Page semi-protected

Keiji Inafune

From Wikipedia, the free encyclopedia
Jump to: navigation, search
Keiji Inafune
Keiji Inafune - Japan Expo 13- 2012-0706- P1410048.JPG
Keiji Inafune at Japan Expo 2012
Native name 稲船 敬二
Born (1965-05-08) May 8, 1965 (age 52)
Kishiwada, Osaka, Japan
Occupation Video game producer, Illustrator
Years active 1987-present

Keiji Inafune (稲船 敬二, Inafune Keiji, born 8 May 1965) is a Japanese video game producer, illustrator and businessman. Starting his career at Capcom in the late 1980s, his job was as an artist and illustrator. The first Capcom game he worked on was the original Street Fighter in 1987. He was then an illustrator and artist of the Mega Man series during the NES and Super NES era.[1] For Mega Man X, he created and designed the character Zero. After the departure of long time producer Tokuro Fujiwara, Inafune then moved onto the position of producer with his first title being Mega Man 8 in 1996. In addition to being the producer for Mega Man X4, Mega Man X5, the three Mega Man Legends games, the Mega Man Zero series, and the Mega Man Battle Network series. Inafune was also a producer of the Lost Planet, Dead Rising and Onimusha series. In 2006, he was promoted to Senior Corporate Officer and the head of Research & Development, in addition to Online Business and Global Head of Production at Capcom.

After leaving Capcom in 2010, Inafune founded his own companies Comcept, Intercept, and DiNG, where he was CEO. Intercept worked on the game Kaio: King of Pirates which was announced in 2011 and cancelled in 2015. While at Comcept, Inafune oversaw work on such games as Mighty No. 9, Soul Sacrifice, the upcoming Red Ash: The Indelible Legend.[2] In 2017, Comcept was purchased and became a subsidiary of Level-5.

Career

Early

Inafune was born in Kishiwada, Osaka and he received a degree in graphic design in 1987 from the Osaka Designers' College.[3] Soon after graduating the 22-year-old Inafune joined the Capcom corporation in 1987, in search of a job as an illustrator. Inafune had initially wanted to join Konami, but Capcom was much closer.[4] In many early game credits at Capcom, he is credited under the name "INAFKING", which he got by combining the name "Snufkin" from the anime series Moomin with his own name.[5]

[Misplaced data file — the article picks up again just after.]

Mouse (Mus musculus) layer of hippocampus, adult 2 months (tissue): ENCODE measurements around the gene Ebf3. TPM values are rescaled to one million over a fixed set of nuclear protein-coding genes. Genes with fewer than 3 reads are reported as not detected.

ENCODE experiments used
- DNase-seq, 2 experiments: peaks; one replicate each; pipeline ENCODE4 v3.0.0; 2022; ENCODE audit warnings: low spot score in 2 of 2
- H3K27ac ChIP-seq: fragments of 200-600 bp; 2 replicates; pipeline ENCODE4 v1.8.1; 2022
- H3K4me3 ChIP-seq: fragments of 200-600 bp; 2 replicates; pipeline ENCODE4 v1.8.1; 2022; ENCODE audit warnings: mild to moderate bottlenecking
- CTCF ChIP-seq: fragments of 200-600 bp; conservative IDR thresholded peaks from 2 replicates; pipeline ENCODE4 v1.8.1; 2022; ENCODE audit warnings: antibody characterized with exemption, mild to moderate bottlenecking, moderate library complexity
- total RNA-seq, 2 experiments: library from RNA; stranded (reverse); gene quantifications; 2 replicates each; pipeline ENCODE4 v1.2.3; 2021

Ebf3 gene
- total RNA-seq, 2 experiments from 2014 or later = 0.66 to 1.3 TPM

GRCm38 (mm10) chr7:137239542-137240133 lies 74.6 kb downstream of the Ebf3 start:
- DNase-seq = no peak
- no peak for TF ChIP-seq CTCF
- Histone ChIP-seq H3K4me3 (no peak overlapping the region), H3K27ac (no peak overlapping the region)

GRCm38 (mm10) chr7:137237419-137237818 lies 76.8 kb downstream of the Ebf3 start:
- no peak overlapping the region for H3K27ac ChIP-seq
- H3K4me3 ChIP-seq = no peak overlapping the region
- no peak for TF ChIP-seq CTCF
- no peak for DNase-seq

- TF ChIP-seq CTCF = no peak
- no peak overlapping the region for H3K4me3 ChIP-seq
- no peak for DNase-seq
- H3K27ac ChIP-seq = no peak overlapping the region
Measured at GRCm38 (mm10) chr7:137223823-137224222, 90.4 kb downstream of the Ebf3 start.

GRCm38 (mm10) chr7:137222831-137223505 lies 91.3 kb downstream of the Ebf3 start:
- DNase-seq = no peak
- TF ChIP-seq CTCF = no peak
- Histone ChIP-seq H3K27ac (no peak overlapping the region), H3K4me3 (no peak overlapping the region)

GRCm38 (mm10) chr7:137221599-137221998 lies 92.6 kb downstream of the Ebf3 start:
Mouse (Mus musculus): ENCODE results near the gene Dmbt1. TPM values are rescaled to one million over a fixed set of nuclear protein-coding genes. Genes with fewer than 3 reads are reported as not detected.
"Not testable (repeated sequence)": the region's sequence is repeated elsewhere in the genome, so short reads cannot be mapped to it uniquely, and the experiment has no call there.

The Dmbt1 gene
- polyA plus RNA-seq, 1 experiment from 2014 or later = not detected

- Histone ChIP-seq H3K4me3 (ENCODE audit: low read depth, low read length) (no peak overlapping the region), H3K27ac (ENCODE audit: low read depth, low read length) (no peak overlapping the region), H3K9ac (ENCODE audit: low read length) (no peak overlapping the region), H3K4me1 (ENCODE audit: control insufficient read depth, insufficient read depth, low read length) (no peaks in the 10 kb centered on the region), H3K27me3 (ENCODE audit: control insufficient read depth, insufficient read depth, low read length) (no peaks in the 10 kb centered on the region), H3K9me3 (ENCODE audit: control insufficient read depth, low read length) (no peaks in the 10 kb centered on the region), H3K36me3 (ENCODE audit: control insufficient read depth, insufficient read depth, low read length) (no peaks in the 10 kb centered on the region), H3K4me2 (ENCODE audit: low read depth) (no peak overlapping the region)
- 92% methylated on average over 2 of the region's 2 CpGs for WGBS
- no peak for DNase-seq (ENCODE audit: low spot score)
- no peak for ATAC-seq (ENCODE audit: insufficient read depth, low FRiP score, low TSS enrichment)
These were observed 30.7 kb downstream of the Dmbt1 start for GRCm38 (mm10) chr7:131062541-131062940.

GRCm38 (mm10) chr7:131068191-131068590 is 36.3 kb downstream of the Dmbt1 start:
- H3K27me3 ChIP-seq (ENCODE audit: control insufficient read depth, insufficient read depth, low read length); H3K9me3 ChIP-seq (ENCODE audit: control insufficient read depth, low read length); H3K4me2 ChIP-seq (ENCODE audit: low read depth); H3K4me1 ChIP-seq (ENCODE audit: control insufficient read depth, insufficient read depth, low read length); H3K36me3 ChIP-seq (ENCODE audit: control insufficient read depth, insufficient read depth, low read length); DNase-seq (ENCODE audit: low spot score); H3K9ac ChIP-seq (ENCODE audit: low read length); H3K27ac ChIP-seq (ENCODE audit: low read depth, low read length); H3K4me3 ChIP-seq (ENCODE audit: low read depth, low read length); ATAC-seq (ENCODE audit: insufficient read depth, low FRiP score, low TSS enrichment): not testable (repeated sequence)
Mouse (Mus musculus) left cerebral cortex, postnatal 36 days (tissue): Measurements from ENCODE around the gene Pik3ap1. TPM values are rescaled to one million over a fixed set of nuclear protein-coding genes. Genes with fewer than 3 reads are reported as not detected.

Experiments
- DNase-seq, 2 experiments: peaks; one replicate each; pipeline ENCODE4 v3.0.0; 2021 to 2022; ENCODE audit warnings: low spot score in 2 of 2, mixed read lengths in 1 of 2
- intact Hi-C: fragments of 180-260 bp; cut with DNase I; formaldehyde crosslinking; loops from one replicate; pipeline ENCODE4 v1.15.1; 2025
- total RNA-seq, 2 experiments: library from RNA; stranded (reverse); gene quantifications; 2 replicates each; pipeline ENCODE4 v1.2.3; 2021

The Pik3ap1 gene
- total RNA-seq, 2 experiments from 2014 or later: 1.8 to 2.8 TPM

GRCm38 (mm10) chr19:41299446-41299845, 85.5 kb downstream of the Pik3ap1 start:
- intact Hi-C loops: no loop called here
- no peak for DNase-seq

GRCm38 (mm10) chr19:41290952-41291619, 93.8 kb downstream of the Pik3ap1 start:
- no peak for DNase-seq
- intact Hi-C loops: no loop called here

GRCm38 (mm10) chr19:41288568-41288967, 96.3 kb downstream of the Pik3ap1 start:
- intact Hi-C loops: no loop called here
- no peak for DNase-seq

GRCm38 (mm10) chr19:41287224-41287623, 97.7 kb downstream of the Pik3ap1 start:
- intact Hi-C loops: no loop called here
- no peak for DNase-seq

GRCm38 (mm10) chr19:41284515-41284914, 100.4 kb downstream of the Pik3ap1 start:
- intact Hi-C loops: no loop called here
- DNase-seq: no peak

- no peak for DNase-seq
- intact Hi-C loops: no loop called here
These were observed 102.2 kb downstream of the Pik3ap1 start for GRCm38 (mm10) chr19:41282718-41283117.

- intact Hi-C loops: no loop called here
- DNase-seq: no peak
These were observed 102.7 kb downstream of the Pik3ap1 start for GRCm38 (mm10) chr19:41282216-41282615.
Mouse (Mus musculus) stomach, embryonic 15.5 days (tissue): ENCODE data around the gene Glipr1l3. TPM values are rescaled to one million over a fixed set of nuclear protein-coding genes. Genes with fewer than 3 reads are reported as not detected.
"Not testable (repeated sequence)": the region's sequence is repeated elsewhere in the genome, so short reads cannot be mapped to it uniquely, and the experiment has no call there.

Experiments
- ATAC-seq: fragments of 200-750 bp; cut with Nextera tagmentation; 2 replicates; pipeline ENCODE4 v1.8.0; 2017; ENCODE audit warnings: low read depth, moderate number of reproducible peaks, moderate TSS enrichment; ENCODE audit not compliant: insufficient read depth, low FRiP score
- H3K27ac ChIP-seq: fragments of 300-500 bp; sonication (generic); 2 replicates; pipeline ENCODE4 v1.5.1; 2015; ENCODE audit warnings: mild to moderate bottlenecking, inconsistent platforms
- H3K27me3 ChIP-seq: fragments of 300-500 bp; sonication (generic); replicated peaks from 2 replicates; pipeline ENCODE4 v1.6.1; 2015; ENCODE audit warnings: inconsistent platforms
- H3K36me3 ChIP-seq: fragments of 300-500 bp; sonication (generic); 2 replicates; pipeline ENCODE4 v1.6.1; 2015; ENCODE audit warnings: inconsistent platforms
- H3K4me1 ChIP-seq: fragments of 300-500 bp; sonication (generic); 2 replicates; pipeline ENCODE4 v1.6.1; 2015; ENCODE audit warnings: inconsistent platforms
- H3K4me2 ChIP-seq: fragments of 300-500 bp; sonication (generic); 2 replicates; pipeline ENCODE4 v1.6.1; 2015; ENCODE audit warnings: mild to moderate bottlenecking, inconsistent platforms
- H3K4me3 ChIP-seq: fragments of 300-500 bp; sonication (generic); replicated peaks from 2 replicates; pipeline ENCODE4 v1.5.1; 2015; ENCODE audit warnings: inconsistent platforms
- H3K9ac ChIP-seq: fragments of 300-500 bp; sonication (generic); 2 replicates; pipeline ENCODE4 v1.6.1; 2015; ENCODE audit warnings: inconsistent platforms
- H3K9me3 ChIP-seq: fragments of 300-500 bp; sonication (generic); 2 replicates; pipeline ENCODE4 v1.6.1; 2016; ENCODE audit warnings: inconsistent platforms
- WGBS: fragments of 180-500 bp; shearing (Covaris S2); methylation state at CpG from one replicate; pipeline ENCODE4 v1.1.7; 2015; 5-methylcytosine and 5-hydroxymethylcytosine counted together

Inafune joined the team developing the first Mega Man game (known in Japan as "Rockman") for the Famicom. Inafune designed several minor enemy characters, and also designed the boss character "Elec Man", who was the first original game character that Inafune designed. Inafune had tried to design him as if he was a character an American comic series such as Spiderman or X-Men.[6][7] Inafune also drew the Japanese box art and promotional illustrations and worked on in-game animations and pixel art.[8] Akira Kitamura, director for the game created the original static pixel art sprite for Mega Man. This was to ensure that the sprite could be properly seen against the game's backgrounds, and could work in the game. After that, the pixel art was handed over to artist Inafune, who created a refined illustration of the character.[5][7][1] Inafune refers to this process as "like a reverse character design" as it is the opposite of what typically occurs, where artists create concept art which is then translated into game's graphics.[5] During a special event at TGS 2007, Inafune clarified his role in the creation of Mega Man.

"I'm often called the father of Mega Man, but actually, his design was already created when I joined Capcom," he explained. "My mentor [Capcom senior member Akira Kitamura], who was the designer of the original Mega Man, had a basic concept of what Mega Man was supposed to look like. So I only did half of the job in creating him."[7]

The first Mega Man game was released in December 1987, after which sales in both countries were decent, but as Inafune later notes, "While it did sell more than we had expected, [Rockman 1] wasn't a huge success as far as the numbers go." Inafune also worked on the original Street Fighter as a graphics designer which was also released in 1987.[9] Noting the sales for Mega Man 1, Capcom superiors dictated that the team begin on a new project called Professional Baseball Murder Mystery (Pro Yakyuu? Satsujin Jiken), which was only released in Japan. Nevertheless, the team felt confident about the Rockman series, and urged that they be permitted to construct another iteration. Capcom allowed the team to continue, with the prerequisite to complete the port of Legendary Wings for the NES and Professional Baseball Murder Mystery as well. On December 24, 1988, released Rockman 2, with Mega Man 2 being released later in North America in 1989.